## Interesting Exercise

There is a cool problem from Herstein’s Topics in Algebra. It states

Let $G$ be a finite group whose order is not divisible by 3. Suppose that $(ab)^3=a^3b^3$ for all $a,b\in G$ for all $a,b\in G$. Prove that $G$ must be abelian.

I recall solving this problem a year ago for an assignment given in intro to abstract algebra course. The assignment is somewhere on my shelf, probably covered in dust. But I remember the way I started attacking it. It was something about group homomorphisms. By letting $\phi(x)=x^3$, it follows from the hypothesis that $\phi(ab)=\phi(a)\phi(b)$. But then again, the group homomorphism is introduced later in the book, so there should be an easier way of solving it. Here is a different approach:

Solution: Let $a,b\in G$. We want to show that $a$ and $b$ commute. By hypothesis, and using the cancellation law, we obtain:

$(ab)^3=a^3b^3 \ \ \Rightarrow \ \ a(ba)^2b=a^3b^3 \ \ \Rightarrow \ \ (ba)^2=a^2b^2$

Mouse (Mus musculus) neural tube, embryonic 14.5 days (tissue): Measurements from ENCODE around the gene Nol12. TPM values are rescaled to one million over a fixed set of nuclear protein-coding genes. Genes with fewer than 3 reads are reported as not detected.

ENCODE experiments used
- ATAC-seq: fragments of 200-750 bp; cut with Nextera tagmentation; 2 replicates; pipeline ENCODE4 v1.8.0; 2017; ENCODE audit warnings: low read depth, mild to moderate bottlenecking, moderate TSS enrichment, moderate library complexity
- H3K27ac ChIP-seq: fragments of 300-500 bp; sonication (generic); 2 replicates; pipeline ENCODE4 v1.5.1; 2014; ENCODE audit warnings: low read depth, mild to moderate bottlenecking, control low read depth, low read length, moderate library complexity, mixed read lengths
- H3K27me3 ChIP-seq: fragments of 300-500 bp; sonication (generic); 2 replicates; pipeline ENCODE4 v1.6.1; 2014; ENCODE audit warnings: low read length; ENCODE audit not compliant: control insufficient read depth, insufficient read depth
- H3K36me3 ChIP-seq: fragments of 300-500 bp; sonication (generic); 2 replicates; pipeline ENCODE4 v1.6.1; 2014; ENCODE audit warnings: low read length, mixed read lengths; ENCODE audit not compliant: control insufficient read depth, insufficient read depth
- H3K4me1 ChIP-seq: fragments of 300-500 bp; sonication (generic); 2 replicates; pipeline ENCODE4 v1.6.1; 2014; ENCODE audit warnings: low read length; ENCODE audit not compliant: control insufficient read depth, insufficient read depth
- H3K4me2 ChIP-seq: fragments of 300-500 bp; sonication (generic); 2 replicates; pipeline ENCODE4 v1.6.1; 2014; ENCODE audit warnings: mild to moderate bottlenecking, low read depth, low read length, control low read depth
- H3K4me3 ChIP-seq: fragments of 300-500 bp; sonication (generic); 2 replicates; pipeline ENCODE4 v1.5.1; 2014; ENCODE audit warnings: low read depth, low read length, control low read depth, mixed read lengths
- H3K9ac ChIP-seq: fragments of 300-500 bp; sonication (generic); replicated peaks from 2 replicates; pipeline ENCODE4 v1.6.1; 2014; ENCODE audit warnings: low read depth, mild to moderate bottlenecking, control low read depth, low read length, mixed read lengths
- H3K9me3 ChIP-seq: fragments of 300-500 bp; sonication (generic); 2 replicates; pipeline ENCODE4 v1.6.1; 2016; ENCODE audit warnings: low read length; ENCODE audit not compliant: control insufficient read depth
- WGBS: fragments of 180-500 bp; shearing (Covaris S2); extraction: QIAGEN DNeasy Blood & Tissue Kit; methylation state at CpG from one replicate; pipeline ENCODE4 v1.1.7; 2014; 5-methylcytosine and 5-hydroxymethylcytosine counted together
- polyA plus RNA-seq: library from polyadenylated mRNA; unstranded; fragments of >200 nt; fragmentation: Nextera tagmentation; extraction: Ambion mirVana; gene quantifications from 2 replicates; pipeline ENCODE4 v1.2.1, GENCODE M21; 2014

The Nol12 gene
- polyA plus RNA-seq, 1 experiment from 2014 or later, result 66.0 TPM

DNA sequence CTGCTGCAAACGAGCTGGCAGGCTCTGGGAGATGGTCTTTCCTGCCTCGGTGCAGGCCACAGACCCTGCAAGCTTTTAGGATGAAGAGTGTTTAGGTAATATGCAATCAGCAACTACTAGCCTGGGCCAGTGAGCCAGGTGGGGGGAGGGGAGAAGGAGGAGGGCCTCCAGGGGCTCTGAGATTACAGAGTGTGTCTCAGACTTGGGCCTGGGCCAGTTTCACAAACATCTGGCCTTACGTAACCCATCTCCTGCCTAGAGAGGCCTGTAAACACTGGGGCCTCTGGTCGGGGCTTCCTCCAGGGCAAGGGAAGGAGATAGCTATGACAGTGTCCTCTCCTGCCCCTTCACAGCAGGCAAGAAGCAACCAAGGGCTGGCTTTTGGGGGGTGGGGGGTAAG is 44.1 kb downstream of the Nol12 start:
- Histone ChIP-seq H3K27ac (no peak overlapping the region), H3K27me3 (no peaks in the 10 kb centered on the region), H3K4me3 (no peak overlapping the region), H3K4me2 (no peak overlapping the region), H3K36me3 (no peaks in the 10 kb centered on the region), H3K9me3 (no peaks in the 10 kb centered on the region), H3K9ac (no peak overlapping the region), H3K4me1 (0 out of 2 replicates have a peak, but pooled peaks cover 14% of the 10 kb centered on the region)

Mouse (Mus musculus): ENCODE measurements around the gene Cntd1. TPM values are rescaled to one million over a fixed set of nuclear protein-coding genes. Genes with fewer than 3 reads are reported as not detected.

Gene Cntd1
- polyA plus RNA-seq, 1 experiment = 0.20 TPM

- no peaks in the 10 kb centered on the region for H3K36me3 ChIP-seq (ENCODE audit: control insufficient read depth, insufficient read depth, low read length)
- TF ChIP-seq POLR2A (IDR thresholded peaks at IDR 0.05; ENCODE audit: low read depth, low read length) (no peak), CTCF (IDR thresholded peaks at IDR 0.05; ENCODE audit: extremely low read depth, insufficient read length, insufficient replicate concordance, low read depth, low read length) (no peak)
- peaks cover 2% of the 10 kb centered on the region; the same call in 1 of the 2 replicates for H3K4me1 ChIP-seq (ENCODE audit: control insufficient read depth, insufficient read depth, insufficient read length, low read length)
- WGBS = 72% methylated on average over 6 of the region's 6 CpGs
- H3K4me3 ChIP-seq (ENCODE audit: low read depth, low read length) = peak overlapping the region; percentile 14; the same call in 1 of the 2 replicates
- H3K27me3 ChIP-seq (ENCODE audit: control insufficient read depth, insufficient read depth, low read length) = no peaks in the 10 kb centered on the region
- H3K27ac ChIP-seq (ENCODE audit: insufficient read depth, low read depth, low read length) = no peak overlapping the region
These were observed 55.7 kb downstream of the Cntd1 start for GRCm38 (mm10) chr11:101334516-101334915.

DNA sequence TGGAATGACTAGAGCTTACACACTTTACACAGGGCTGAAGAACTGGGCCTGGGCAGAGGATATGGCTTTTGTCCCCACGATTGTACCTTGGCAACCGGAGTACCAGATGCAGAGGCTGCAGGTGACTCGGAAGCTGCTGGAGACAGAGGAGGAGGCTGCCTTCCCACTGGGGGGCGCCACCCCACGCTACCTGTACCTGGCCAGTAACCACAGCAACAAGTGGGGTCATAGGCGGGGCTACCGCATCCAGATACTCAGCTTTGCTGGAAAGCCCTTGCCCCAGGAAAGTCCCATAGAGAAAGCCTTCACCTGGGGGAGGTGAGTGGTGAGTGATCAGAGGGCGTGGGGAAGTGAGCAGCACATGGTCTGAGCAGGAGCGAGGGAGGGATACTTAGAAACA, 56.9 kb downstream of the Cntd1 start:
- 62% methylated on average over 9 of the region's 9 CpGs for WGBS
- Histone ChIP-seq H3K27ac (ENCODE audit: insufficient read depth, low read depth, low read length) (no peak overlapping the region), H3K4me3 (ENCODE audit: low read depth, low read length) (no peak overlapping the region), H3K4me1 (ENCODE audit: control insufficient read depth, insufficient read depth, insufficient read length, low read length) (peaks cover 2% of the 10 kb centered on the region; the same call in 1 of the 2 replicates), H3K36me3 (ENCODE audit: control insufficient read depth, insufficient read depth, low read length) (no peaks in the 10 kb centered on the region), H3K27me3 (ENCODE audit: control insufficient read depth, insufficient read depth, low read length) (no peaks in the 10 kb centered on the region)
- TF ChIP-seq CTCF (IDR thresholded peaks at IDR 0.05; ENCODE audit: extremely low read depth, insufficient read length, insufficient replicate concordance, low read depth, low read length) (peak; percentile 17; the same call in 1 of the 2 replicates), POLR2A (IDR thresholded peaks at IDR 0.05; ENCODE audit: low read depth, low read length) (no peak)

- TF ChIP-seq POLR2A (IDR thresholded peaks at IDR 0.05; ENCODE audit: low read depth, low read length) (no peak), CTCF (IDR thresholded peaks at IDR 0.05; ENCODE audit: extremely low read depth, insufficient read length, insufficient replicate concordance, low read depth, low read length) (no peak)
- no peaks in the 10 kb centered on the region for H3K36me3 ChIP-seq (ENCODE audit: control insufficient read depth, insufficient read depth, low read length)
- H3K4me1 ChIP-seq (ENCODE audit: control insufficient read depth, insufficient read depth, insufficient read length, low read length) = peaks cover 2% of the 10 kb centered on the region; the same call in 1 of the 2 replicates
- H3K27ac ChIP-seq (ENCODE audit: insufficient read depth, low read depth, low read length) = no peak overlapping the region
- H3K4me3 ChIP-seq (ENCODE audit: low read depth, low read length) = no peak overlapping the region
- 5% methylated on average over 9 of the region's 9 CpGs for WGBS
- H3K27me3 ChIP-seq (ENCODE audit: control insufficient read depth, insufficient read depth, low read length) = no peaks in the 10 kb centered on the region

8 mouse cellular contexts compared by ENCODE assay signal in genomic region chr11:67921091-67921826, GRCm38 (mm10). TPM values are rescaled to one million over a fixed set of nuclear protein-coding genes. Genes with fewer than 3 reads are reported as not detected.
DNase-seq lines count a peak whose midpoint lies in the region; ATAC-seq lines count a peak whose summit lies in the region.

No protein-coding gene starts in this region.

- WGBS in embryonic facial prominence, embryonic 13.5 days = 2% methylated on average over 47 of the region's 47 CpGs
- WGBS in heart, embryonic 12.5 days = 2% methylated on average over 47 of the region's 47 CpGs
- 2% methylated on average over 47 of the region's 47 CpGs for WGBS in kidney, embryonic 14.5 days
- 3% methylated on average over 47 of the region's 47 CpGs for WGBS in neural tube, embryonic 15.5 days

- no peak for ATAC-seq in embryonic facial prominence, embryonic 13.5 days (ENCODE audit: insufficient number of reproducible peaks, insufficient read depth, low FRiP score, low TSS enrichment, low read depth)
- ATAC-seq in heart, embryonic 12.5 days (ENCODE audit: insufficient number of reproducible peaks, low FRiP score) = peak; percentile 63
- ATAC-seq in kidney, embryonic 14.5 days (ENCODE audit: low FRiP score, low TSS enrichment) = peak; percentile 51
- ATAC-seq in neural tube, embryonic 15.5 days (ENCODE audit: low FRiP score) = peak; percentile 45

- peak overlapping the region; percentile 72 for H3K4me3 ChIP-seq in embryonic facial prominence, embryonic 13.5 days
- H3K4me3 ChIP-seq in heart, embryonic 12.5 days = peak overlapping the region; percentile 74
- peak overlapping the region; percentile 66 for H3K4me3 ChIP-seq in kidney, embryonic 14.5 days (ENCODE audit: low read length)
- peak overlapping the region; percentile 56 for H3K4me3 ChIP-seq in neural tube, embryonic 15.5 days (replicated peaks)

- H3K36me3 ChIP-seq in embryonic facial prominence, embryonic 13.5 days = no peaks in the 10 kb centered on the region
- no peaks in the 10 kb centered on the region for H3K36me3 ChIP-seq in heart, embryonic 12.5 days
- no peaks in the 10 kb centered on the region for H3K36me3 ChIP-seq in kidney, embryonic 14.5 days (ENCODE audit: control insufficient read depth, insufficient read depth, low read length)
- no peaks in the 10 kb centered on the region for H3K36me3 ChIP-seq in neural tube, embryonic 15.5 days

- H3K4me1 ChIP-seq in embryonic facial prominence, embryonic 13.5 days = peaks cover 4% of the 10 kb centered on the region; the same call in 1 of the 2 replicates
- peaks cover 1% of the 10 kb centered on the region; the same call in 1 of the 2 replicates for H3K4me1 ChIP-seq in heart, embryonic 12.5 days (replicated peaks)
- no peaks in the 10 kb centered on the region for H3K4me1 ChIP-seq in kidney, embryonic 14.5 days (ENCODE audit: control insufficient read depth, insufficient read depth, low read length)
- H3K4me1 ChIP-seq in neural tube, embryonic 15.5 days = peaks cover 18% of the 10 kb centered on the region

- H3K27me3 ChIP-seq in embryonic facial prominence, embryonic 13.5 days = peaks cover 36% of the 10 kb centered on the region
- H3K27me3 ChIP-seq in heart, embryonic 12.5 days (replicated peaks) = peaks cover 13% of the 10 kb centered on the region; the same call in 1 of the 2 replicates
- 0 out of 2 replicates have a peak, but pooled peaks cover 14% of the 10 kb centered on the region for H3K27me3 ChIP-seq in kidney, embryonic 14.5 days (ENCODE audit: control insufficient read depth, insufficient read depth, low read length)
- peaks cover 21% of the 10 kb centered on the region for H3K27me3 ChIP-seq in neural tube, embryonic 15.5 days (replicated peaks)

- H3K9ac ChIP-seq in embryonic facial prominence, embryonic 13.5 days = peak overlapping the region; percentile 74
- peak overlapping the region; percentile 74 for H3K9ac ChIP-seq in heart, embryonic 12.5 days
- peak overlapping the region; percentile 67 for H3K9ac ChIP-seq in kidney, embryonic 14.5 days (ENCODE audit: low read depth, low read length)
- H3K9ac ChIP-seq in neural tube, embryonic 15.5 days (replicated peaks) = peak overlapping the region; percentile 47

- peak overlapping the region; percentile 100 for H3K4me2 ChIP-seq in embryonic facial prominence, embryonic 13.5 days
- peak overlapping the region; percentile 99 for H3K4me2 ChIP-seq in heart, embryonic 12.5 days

Similarly,

$(ab)^9=((ab)^3)^3=(a^3b^3)^3=a^9b^9 \ \ \Rightarrow \ \ a(ba)^8b=a^9b^9 \ \ \Rightarrow \ \ (ba)^8=a^8b^8$

Combining these two results,

$(a^2b^2)^4=(ba)^8=a^8b^8 \ \ \Rightarrow \ \ a^2(b^2a^2)^3b^2=a^8b^8 \ \ \Rightarrow \ \ (b^2a^2)^3=a^6b^6$

Using $b^2a^2=(ab)^2$, we get

$(ab)^6=(b^2a^2)^3=a^6b^6 \ \ \Rightarrow \ \ a(ba)^5b=a^6b^6 \ \ \Rightarrow \ \ (ba)^5=a^5b^5$

Now, write the above equation differently,

$(ba)^2(ba)(ba)^2=a^5b^5 \ \ \Rightarrow \ \ a^2b^2(ba)a^2b^2=a^5b^5 \ \ \Rightarrow \ \ b^3a^3=a^3b^3$

The last equality is the really the key here. Notice that we haven’t yet used the fact that order of $G$ is not divisible by 3. We shall use it in a moment. First observe that $a^3b^3=b^3a^3$ implies

$a^3b^3a^{-3}b^{-3}=e$

where $e$ denotes the identity element of the group $G$ (I am using the same notation as Herstein). Then, our hypothesis implies that

$(aba^{-1}b^{-1})^3=(ab)^3(a^{-1}b^{-1})^3=a^3b^3a^{-3}b^{-3}=e$

But the order of $G$ is not divisible by 3, so Lagrange’s theorem implies that no element $x\ne e$ can satisfy $x^3=e$ (more precisely, if this were true for some $x\ne e$, then $x^3=e$ would imply the cyclic subgroup generated by element $x$ has size 3 but that violates Lagrange’s theorem). Observe that we have shown $(aba^{-1}b^{-1})^3=e$. Therefore, $aba^{-1}b^{-1}=e$ or equivalently, $ab=ba$ $\blacksquare$